Wolfgang Tillmans explains his latest collection ‘Rebuilding the Future’

As Wolfgang Tillmans’ ‘Rebuilding The Future’ enters its final weeks on display in the Irish Museum of Modern Art, Aoife Donnellan gets some time to speak with the celebrated photographer.

“The thing is art is not an absolute, it is not like breaking bread, you have to make certain things the right way. For a Guinness to be a Guinness it has to be done in a specific way, whereas art is a highly-specialised mind game…”

It’s safe to say I was terrifically nervous about Skyping Wolfgang Tillmans; one of the most famous photographers in the world. He was the first photographer, and person outside of the UK, to win the Turner Prize, and is federally decorated by the German State. If you haven’t heard his name, then you’ve seen his work [the cover of Frank Ocean’s ‘Blonde’ for example].

Living between Berlin and London, Tillmans is a cultural icon. He arrived on the arts scene first as a fashion photographer capturing his surroundings in the 80s and 90s. His work was published in magazines such as i-D, Spex, Interview, SZ Magazin and Butt. As time went on, Tillman’s art became politically oriented, inspired by LGBTQ+ rights and the AIDS crisis.

In preparation for the interview I went to IMMA to see Tillmans’ latest collection Rebuilding The Future. This exhibition is a beautiful display of mini-universes with textures of bodies, rock, sand and natural landscape. Some pieces are large-scale, all-consuming, Pollock-esque rectangles of colour, while others are lists of dates and pictures of airport signage.

As I sat virtually opposite Wolfgang Tillman, he wore a blue woollen jumper set against a while wall, surrounded by photographs. I imagined his surroundings and pictured an inspiring minimalist location, looking across the skyline of Berlin. We began at the beginning and he explained why he gravitated toward photography.

“I guess from an early age I felt the desire to contribute to society in some way. I always had an interest in contemporary life and culture, but I didn’t feel particularly artistically talented. I mean, I was never spotted as the one that is super skilled in drawing for example in school, and [laughs] I was actually rather bad in class, as well as in music, so I was actually lucky that I grew up not being treated like the talented one; ‘Here is the one that is going to be the artist’. It allowed me to be independent and develop photocopying as my medium of choice… It was a gift not to be detected.

At this stage in his career Tillmans had become fluent in the language of the photograph. He told me why the medium was innate in him.

“I guess I had a way of looking and still have a way of looking at the world, and at things, and at people that can be expressed possibly in different ways. I found that the camera is the way in which that I could speak most fluidly and that’s for different reasons. Like for example, the seeming artlessness of photography, the lack of gesture, it allows me to be more self- effacing than in an oil painting.”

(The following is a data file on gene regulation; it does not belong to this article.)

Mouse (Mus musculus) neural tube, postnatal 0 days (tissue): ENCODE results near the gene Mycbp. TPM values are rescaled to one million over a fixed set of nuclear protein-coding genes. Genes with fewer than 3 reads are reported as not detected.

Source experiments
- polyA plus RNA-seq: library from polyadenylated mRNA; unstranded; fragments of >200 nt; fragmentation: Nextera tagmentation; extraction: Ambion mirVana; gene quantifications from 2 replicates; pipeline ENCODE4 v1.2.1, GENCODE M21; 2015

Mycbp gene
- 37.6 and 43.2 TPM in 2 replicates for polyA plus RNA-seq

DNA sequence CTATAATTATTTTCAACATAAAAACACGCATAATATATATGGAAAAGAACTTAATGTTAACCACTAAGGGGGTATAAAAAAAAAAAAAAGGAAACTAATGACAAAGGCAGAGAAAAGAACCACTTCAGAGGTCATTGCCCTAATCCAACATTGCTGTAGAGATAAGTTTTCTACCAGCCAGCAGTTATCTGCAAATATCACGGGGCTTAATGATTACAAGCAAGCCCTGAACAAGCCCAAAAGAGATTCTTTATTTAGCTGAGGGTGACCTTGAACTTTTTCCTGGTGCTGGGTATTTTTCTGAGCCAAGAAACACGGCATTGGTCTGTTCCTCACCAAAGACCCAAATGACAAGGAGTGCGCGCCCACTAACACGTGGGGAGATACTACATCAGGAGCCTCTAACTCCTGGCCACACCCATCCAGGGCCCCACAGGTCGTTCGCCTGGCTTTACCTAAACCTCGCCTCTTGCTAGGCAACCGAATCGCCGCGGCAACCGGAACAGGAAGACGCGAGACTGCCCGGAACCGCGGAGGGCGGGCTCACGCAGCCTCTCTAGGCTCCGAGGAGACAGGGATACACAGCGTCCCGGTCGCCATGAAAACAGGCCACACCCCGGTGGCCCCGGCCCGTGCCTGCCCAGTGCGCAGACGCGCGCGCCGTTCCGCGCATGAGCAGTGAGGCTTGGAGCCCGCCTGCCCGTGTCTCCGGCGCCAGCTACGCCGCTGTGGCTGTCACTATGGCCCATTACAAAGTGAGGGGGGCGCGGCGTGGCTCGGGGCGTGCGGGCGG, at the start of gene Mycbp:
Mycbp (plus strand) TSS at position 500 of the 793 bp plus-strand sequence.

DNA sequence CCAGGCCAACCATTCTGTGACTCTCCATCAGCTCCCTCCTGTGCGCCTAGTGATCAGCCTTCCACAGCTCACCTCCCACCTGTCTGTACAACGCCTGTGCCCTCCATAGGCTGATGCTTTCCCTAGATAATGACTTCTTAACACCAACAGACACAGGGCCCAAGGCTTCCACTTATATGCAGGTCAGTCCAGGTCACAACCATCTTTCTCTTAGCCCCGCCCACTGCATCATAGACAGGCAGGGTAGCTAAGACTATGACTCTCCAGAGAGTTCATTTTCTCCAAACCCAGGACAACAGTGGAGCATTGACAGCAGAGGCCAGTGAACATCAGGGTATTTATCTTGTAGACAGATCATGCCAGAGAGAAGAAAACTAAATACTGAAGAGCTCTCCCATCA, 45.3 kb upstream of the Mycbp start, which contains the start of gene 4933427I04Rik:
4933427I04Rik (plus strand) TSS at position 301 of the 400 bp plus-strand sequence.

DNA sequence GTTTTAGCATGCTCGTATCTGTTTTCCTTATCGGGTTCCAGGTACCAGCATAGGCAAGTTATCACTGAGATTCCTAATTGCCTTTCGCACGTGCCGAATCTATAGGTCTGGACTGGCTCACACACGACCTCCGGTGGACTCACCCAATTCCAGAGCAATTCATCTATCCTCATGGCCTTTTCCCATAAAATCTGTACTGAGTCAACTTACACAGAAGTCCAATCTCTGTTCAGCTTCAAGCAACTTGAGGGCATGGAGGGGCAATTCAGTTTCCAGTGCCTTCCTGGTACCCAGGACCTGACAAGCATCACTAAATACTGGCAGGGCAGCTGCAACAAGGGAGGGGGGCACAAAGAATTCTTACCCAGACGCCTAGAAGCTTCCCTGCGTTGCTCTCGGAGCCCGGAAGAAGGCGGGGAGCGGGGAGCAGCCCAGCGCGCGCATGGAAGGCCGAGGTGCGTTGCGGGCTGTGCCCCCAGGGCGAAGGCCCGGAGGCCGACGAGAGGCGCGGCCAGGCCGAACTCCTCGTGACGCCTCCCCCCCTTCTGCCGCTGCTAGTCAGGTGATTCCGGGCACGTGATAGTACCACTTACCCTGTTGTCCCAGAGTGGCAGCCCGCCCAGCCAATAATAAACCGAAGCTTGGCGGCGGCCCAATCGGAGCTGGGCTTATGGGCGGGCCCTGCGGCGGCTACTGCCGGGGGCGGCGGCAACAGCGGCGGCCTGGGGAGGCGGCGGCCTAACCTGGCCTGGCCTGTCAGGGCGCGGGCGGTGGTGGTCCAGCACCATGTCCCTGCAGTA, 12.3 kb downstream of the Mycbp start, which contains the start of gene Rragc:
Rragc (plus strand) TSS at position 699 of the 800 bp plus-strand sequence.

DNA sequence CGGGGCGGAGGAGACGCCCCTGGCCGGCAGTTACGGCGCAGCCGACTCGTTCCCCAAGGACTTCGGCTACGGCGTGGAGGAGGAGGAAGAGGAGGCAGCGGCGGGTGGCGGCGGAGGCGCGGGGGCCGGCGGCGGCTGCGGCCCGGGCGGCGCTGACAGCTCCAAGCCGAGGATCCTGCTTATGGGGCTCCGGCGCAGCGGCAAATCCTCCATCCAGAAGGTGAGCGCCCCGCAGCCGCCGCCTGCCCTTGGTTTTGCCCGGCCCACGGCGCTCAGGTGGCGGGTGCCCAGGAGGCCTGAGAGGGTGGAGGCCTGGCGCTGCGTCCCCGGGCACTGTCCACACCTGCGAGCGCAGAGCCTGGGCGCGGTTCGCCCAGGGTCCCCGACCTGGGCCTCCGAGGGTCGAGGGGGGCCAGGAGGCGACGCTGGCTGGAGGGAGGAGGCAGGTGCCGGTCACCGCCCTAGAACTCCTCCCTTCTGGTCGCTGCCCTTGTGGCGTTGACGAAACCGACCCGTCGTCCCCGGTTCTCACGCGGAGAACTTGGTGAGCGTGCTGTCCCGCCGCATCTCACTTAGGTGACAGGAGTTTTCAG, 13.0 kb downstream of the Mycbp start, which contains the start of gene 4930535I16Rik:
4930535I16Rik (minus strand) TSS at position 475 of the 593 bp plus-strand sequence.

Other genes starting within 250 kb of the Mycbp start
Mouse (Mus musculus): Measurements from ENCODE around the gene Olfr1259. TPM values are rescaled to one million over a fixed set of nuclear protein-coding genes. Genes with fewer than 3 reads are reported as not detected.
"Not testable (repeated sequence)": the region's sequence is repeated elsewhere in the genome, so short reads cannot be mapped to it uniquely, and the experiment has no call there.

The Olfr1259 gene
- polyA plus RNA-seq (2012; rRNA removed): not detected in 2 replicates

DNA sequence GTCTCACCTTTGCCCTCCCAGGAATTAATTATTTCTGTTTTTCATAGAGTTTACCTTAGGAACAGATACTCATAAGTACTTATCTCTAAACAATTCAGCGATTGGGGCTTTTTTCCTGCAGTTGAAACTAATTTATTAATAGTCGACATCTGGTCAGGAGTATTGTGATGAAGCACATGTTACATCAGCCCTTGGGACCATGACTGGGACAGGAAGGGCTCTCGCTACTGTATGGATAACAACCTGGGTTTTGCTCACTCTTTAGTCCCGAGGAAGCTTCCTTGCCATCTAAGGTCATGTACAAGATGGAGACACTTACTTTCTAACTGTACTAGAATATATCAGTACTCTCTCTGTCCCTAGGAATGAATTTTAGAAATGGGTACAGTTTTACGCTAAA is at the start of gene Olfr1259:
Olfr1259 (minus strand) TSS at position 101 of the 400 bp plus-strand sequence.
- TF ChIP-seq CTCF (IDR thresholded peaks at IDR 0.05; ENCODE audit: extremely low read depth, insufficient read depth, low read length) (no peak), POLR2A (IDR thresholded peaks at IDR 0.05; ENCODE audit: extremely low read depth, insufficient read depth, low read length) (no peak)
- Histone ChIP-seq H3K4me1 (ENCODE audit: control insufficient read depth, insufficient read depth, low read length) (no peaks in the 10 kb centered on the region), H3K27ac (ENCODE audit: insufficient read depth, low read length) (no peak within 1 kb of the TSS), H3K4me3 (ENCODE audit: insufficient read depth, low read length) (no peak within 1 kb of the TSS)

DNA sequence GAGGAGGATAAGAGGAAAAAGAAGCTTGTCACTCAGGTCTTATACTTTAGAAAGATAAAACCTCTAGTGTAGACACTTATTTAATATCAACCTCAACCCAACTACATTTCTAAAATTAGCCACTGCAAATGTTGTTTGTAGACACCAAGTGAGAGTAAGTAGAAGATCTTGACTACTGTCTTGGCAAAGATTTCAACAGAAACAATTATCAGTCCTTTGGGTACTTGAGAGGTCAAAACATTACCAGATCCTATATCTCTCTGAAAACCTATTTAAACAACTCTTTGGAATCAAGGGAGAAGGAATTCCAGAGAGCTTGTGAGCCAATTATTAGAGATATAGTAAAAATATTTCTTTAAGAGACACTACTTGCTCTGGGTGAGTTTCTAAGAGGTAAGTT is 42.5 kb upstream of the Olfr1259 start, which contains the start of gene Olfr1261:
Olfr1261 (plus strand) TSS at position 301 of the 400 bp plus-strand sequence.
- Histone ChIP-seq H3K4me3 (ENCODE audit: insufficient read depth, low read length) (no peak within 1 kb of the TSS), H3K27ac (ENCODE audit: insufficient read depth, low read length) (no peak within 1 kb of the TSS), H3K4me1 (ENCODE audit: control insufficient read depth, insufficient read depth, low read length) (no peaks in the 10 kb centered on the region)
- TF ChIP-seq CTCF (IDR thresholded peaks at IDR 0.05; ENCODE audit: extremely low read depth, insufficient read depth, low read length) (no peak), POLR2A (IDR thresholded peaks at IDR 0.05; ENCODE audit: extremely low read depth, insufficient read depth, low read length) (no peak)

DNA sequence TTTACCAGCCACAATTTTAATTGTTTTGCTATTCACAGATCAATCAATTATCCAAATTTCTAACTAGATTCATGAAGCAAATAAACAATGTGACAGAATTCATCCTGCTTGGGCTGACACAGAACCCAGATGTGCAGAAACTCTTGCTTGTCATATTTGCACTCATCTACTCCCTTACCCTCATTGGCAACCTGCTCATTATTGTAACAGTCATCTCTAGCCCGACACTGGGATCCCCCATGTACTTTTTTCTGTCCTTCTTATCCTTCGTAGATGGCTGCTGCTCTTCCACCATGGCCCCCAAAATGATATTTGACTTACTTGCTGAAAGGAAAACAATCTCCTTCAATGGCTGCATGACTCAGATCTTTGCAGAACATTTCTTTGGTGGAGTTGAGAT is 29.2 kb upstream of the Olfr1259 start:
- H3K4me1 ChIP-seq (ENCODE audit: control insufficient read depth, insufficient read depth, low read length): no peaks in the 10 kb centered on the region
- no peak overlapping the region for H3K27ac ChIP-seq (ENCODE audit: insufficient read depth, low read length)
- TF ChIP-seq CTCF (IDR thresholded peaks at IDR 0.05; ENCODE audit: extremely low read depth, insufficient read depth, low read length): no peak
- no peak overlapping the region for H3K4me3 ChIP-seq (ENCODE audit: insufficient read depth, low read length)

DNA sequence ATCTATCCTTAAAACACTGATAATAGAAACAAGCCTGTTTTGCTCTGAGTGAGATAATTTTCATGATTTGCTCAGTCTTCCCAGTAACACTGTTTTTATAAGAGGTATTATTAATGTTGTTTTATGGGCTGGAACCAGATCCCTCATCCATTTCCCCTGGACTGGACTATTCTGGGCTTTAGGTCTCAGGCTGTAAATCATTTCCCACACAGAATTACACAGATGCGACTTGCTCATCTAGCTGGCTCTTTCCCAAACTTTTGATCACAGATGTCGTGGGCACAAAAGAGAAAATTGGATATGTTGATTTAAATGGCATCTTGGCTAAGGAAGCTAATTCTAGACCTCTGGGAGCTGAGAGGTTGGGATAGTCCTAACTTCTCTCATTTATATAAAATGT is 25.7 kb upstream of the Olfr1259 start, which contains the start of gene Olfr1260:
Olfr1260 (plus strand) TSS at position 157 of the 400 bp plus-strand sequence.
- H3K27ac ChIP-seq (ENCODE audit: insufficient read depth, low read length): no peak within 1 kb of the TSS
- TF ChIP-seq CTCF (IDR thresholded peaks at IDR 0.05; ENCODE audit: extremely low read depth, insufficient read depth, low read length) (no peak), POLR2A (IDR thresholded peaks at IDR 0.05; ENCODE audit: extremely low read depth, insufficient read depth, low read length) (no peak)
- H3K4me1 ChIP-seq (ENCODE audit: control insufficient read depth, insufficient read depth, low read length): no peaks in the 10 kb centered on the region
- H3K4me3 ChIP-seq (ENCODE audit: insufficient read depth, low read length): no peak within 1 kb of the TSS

The beautiful ease of the gestures in Tillmans’ photographs are often mistaken for spontaneity, but he explains that he doesn’t like privileging staged photographs over found moments.

“Like just having found something puts staging over finding something. I never felt that way, I felt that because to find something you need to recognise it, and that’s as hard as seeing it, or as finding it, and as hard as staging it.”

Examples of both staged and natural scenes can be found in IMMA.

“The Paper Drop pictures, in the second last room, those are of course, 100 per cent set up and only made for the purpose of that moment… While certain pictures of people, like Lutz and Alex Sitting In The Trees, they of course didn’t just happen to sit naked in trees [laughs], but they looked like it. Then the picture of Johan and the Deer looks completely staged but really was a moment that I saw, and I just froze it. Sometimes life can be more surreal than the brain can imagine.”

I cannot do the Paper Drop images justice using language, but I’ll try. Their subject is light playing with folded paper in the shape of a water droplet. For Tillmans, the “sharing of a moment” is the most important aspect of photography. I wondered if the artform is a gateway into his perspective. Which does he favour: his eye or his mind? Is it philosophy or aesthetics that inspires him?

“It’s interesting, language is very binary… You cannot invent a theory of thought that is less interesting than the picture, if the picture isn’t interesting. If the thought is more interesting than the picture, the picture doesn’t work.

“At the same time, the gaze, the way you look at the world, is only as interesting as your thoughts about the world… If you’re boring, if you’re having boring thoughts, or if you’re not interested in the world… I mean it sounds very simplistic, but I find that to be true whenever I think about it.”

The way Tillmans perceives and presents the world is how he makes his living and he doesn’t confine his creativity to photography. photography; he also dabbles in soundscapes.

“I observe from musicians that they tend to want to re-record a take, and I observed it goes completely against my instinct with how I work with a camera because for me there isn’t another take… To think you can go back a few hours later and do it seems impossible to me.”